The Naming Speed Subtype impacts Rapid Automatized Naming, Decoding Efficiency, Sight Word Efficiency, and Passage Fluency. Naming speed deficits are characterized by below average performance on standardized measures of rapid automatized naming, particularly subtests involving letter naming, and measures of decoding word reading efficiency (i.e. timed measures of sight word recognition and decoding). These weaknesses impact fluency in reading sentences and passages.
The combination of both deficits in some students results in a reading impairment that is more severe than in students with a single deficit. The Double Deficit Subtype includes impairments in both phonological and naming speed subtypes. Students with a double deficit demonstrate below average performance in both areas. These weaknesses impact accuracy of reading single words and connected text and fluency in reading sentences and passages.
Regardless of the subtype, Dyslexia is a neurological disability, but the exact cause is still unclear. Despite this, brain imaging shows differences in the way a Dyslexic brain develops and functions. Specifically, Dyslexic brains have been found to have difficulties in identifying separate speech sounds within a word and/or learning how letters represent those sounds
Dyslexia is not the result of the daily struggle of learning to read, but rather the result of a unique neurological profile. And as a result, the impact of Dyslexia is different for each person.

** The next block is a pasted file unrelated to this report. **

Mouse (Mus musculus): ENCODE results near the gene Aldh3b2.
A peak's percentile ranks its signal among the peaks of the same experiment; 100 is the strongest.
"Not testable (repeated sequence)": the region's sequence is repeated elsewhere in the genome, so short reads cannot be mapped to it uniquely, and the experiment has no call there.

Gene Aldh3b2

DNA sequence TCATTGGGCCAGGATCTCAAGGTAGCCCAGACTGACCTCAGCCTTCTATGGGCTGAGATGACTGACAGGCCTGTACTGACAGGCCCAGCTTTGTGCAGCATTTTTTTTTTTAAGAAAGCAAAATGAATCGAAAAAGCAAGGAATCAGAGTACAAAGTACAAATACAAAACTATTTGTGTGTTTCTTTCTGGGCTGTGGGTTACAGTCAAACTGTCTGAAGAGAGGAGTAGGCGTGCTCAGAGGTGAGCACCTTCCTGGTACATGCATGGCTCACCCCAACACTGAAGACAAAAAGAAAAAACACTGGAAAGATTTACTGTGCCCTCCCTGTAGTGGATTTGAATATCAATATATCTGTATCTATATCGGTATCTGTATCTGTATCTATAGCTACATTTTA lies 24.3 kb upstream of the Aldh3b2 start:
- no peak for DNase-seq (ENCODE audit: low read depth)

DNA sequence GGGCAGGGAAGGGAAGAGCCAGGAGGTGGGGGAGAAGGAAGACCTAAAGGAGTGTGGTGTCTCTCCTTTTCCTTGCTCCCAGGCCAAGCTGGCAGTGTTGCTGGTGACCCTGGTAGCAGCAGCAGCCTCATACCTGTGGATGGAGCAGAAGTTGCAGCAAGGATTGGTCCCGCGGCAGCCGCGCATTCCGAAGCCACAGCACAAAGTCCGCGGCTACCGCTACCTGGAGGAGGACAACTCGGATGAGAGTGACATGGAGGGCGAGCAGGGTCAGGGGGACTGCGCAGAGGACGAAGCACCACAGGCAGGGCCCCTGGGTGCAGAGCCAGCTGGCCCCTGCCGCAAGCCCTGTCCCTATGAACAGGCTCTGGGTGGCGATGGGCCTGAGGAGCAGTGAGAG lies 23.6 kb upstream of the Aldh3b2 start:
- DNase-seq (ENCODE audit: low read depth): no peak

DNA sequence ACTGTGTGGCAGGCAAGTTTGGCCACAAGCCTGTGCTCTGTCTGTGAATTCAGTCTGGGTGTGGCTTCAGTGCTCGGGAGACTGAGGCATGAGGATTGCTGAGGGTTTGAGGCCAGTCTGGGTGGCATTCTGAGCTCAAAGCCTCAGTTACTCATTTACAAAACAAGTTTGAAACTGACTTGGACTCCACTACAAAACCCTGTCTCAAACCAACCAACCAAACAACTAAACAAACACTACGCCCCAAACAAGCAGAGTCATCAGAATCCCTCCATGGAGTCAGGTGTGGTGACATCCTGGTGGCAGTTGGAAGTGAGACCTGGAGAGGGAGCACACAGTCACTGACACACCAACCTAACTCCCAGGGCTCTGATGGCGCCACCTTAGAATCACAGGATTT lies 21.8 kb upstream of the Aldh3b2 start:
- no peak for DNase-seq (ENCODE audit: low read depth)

We used to think it was more visual in nature, meaning that the disability could be seen in things like letter reversals, seeing or reading words backwards, or letter confusions, but...
Research now shows us that it is not a visual disability, but rather, it is a language-based disability. The "visual" issues that we observe are actually indicative of difficulties with recalling letter symbols for sounds and letter patterns in words.
Happy & Healthy Teaching!
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Brady, Susan. 2019. âThe 2003 IDA definition of dyslexia: A call for changes.â Perspectives on Language and Literacy 45, no. 1: 15-21.
Keys to Literacy, Understanding Dyslexia, course
Kilpatrick, David A. "Essentials of assessing, preventing, and overcoming reading difficulties." Hoboken, New Jersey : Wiley, 2015.
Shaywitz, Sally E., and Bennett A. Shaywitz. 2020. Overcoming Dyslexia: Second Edition, Completely Revised and Updated. New York: Knopf Doubleday Publishing Group.
10/22/2022 0 Comments
Can schools diagnose Dyslexia?
Dyslexia is a specific learning disability that impacts a student's ability to learn to read.